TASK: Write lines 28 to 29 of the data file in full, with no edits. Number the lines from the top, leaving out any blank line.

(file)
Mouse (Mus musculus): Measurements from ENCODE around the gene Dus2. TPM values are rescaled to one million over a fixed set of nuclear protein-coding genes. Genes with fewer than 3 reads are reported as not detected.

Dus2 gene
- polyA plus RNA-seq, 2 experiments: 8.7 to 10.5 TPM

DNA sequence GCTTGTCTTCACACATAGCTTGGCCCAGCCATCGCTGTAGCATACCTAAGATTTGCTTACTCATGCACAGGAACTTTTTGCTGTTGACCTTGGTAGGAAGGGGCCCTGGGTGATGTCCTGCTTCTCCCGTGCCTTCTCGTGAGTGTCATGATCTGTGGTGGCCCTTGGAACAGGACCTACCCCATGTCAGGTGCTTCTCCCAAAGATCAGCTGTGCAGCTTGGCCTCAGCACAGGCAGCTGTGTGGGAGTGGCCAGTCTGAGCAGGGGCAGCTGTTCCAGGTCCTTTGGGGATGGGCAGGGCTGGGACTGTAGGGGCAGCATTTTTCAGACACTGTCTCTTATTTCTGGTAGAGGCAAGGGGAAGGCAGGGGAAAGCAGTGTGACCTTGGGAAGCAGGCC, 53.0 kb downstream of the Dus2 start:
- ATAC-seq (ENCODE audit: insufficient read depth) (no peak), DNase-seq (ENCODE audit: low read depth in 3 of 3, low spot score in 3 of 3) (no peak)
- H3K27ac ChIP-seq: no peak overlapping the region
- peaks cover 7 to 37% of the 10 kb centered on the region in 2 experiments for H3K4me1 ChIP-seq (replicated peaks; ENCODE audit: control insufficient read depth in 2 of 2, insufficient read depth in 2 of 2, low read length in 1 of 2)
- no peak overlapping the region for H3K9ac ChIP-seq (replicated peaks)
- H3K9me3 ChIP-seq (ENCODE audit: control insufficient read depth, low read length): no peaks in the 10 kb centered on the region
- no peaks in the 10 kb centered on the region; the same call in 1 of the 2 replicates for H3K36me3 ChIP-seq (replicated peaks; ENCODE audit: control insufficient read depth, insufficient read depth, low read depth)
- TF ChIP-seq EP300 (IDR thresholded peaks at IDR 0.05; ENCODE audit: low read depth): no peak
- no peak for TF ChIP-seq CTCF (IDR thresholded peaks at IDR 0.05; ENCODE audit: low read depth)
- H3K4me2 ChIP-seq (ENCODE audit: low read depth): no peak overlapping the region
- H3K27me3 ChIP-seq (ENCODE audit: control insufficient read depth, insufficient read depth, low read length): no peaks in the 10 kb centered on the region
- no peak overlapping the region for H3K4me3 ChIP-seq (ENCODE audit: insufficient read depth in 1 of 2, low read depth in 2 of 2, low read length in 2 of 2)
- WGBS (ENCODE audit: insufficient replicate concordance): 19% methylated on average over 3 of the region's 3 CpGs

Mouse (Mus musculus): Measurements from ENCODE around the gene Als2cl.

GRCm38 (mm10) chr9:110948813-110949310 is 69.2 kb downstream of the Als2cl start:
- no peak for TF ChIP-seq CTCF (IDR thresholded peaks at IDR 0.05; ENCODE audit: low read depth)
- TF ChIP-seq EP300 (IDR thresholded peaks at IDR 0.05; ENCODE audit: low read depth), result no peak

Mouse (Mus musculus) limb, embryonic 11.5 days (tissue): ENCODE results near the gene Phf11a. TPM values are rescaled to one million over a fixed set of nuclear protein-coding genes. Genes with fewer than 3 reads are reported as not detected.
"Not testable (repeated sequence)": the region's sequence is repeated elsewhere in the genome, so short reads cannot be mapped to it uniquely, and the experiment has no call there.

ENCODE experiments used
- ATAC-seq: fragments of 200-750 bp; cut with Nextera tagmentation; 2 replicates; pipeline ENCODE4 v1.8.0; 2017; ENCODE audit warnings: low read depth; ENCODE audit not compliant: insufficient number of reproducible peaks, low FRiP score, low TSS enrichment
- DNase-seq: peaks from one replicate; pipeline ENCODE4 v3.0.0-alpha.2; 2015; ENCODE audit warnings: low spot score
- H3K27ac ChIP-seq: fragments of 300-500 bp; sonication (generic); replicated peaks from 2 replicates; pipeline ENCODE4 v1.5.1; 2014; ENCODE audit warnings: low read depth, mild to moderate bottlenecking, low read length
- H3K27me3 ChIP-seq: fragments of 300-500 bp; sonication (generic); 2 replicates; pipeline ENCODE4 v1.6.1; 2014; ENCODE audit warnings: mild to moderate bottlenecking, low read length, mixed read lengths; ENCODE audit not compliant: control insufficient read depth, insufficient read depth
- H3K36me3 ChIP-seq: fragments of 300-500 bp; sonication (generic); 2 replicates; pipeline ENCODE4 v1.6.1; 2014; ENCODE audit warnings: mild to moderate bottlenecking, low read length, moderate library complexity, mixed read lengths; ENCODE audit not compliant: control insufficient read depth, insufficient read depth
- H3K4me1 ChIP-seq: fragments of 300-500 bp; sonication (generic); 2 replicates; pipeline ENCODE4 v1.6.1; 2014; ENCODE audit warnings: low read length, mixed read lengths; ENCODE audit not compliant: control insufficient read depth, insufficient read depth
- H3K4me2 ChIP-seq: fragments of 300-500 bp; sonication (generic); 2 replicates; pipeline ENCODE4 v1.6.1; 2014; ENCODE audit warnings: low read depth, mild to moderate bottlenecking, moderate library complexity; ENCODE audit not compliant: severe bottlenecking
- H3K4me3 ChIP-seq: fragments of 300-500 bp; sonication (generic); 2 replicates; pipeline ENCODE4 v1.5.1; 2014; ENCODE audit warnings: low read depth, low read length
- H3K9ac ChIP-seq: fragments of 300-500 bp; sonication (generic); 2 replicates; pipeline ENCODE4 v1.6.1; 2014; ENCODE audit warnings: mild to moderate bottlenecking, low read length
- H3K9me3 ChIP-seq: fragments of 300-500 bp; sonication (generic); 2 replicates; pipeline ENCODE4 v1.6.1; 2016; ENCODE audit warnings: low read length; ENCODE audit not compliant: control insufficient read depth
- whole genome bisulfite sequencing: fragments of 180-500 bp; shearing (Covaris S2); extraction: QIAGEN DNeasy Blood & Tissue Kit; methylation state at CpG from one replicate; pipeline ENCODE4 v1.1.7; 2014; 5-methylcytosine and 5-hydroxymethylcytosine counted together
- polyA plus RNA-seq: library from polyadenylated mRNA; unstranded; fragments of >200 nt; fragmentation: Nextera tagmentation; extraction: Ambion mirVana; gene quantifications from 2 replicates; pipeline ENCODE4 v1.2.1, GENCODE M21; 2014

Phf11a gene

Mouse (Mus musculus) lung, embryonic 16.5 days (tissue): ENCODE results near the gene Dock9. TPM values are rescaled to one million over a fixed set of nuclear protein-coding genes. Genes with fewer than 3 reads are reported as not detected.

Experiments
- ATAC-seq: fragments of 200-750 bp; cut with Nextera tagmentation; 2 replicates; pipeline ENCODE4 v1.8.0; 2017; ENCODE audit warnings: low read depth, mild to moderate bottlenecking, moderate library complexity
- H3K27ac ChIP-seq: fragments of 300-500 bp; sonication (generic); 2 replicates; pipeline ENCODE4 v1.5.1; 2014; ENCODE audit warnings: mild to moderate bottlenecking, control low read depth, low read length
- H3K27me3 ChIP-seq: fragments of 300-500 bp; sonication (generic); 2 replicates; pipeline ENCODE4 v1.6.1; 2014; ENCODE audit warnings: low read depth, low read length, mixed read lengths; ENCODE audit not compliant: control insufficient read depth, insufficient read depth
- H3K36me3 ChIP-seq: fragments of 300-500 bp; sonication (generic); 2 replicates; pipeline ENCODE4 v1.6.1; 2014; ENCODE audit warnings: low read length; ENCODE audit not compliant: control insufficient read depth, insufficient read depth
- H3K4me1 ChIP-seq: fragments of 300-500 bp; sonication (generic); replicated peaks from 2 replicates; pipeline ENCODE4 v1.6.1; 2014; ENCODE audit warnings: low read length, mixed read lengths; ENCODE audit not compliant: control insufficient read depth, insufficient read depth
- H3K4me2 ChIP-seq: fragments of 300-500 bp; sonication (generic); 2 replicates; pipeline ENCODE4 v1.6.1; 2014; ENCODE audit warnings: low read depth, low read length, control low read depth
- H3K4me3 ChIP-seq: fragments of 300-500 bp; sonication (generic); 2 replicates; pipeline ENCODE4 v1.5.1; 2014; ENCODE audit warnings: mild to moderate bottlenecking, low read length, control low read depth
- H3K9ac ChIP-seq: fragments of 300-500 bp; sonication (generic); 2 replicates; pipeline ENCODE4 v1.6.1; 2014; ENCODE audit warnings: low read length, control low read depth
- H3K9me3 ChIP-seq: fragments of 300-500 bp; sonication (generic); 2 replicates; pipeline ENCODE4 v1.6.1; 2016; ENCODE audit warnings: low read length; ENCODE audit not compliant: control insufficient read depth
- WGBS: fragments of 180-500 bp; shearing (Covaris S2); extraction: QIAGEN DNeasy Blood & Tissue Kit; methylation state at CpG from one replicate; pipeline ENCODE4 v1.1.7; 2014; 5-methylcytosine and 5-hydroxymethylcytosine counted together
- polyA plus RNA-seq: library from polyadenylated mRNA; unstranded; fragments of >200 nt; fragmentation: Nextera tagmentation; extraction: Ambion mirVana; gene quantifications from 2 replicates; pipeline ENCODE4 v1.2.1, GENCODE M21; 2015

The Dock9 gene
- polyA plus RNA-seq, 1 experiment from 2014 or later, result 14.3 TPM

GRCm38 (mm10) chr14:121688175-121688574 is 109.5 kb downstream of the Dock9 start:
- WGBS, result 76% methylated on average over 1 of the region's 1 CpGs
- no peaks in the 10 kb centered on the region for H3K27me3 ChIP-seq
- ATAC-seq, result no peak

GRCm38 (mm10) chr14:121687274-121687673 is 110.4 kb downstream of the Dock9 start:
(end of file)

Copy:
- H3K36me3 ChIP-seq: fragments of 300-500 bp; sonication (generic); 2 replicates; pipeline ENCODE4 v1.6.1; 2014; ENCODE audit warnings: mild to moderate bottlenecking, low read length, moderate library complexity, mixed read lengths; ENCODE audit not compliant: control insufficient read depth, insufficient read depth
- H3K4me1 ChIP-seq: fragments of 300-500 bp; sonication (generic); 2 replicates; pipeline ENCODE4 v1.6.1; 2014; ENCODE audit warnings: low read length, mixed read lengths; ENCODE audit not compliant: control insufficient read depth, insufficient read depth